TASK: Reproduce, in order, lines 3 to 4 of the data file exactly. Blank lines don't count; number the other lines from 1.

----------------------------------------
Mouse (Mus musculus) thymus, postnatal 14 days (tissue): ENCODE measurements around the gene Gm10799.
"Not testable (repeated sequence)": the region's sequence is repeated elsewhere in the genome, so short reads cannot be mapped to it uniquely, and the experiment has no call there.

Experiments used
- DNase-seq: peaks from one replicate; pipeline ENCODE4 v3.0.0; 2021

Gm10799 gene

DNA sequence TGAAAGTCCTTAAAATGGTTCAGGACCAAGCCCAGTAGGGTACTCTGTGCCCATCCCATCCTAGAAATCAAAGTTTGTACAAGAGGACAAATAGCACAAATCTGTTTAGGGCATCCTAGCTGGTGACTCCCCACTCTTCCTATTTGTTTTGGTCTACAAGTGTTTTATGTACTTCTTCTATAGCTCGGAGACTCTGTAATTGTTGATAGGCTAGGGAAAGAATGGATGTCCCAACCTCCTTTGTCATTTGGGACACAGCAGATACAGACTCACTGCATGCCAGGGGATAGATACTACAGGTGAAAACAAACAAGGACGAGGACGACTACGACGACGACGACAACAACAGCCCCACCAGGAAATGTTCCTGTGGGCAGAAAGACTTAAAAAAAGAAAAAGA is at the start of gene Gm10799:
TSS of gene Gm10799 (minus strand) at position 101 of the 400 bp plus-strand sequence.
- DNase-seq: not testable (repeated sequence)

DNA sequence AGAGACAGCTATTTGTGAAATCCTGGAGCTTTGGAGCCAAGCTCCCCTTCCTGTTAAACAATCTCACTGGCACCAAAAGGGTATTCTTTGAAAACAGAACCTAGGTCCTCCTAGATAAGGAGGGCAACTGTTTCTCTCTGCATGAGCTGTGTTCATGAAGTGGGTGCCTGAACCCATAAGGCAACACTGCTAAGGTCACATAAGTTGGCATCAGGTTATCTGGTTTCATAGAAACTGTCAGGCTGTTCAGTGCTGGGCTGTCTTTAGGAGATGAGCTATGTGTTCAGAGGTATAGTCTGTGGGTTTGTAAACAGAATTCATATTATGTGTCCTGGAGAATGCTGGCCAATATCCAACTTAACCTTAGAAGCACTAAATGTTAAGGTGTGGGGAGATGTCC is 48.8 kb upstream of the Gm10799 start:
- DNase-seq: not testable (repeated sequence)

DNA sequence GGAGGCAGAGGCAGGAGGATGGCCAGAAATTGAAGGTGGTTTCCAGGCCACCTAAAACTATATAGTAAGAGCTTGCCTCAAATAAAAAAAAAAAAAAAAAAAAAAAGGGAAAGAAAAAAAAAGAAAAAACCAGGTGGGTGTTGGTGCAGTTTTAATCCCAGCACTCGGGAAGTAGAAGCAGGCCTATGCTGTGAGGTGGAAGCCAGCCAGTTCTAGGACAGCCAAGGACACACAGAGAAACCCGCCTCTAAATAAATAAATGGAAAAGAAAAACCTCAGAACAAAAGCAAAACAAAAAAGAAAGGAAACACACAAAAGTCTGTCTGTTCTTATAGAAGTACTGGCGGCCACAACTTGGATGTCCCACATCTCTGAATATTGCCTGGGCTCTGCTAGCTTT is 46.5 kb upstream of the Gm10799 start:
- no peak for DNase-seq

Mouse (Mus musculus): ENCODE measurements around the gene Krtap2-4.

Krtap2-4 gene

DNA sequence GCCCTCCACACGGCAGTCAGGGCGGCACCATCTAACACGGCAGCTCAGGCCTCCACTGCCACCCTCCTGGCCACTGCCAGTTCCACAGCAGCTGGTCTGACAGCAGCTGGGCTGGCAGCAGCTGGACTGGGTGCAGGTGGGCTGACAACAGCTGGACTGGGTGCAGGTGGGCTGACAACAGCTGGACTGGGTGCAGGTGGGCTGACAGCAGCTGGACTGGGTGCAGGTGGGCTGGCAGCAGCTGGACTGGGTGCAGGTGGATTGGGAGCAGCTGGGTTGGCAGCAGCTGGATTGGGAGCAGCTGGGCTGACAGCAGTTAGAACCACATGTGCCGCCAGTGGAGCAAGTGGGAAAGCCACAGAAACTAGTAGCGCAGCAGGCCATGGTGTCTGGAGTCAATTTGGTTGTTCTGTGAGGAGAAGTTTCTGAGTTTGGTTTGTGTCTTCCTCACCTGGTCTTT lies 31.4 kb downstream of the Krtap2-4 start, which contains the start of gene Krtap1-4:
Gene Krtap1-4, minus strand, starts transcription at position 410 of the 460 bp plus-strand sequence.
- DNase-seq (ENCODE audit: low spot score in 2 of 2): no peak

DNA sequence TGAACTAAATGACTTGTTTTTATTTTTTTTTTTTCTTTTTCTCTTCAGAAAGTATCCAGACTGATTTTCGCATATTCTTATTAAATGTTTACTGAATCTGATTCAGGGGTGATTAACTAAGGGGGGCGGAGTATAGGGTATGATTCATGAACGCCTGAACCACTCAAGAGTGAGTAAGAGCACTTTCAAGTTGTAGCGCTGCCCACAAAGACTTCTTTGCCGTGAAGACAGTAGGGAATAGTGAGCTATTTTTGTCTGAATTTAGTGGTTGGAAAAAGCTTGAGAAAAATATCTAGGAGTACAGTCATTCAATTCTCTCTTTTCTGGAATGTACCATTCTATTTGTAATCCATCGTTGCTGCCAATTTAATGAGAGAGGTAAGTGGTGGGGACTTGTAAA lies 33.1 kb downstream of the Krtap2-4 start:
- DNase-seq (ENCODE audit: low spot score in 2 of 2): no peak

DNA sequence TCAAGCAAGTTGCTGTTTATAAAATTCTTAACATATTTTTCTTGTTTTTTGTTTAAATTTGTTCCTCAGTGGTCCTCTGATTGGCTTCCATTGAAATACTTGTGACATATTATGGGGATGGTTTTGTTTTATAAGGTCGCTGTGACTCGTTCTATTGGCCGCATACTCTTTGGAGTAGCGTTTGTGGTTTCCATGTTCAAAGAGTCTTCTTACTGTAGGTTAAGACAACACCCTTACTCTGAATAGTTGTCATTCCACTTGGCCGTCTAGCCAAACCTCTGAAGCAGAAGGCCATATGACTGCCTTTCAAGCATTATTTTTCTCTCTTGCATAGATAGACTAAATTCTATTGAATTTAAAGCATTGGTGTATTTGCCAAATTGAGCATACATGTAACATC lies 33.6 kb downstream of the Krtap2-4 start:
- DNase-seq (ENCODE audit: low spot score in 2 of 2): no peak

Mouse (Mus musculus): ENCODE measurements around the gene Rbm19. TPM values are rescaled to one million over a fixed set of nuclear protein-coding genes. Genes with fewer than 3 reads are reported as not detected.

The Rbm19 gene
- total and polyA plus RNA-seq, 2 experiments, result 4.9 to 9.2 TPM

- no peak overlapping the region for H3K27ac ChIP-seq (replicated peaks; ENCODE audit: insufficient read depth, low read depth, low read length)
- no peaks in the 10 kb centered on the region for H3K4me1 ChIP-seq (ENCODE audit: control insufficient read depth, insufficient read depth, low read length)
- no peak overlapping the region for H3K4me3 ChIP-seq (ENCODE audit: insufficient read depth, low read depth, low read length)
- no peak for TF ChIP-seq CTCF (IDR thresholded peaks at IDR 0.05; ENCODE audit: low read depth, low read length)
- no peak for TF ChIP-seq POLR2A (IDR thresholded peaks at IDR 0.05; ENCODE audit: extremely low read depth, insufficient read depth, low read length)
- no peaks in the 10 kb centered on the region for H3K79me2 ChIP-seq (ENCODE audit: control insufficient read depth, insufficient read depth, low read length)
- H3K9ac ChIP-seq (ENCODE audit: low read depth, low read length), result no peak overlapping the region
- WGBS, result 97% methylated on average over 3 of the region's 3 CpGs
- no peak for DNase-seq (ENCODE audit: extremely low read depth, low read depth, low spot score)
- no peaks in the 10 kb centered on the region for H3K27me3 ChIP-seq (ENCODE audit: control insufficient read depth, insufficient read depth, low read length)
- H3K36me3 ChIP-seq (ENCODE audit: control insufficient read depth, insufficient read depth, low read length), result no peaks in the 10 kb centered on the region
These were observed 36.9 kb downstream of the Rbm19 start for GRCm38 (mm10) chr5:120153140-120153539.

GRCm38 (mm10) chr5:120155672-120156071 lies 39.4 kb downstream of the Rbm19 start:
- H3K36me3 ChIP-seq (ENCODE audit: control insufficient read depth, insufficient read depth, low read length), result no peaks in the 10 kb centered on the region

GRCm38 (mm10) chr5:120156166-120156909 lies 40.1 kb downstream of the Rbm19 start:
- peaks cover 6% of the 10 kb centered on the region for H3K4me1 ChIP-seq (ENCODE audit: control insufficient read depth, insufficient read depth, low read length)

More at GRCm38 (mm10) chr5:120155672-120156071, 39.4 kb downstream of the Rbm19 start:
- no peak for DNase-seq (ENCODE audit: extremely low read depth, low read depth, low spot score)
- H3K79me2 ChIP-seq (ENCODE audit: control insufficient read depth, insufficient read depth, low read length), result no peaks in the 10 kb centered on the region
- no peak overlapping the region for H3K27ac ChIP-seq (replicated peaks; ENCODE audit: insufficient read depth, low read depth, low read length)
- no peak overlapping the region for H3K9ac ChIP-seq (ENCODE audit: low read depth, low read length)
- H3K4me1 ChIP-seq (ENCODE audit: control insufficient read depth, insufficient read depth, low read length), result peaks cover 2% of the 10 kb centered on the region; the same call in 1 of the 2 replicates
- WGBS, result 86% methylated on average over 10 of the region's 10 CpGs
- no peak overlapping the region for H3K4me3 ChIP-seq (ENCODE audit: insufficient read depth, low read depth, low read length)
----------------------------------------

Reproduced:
Experiments used
- DNase-seq: peaks from one replicate; pipeline ENCODE4 v3.0.0; 2021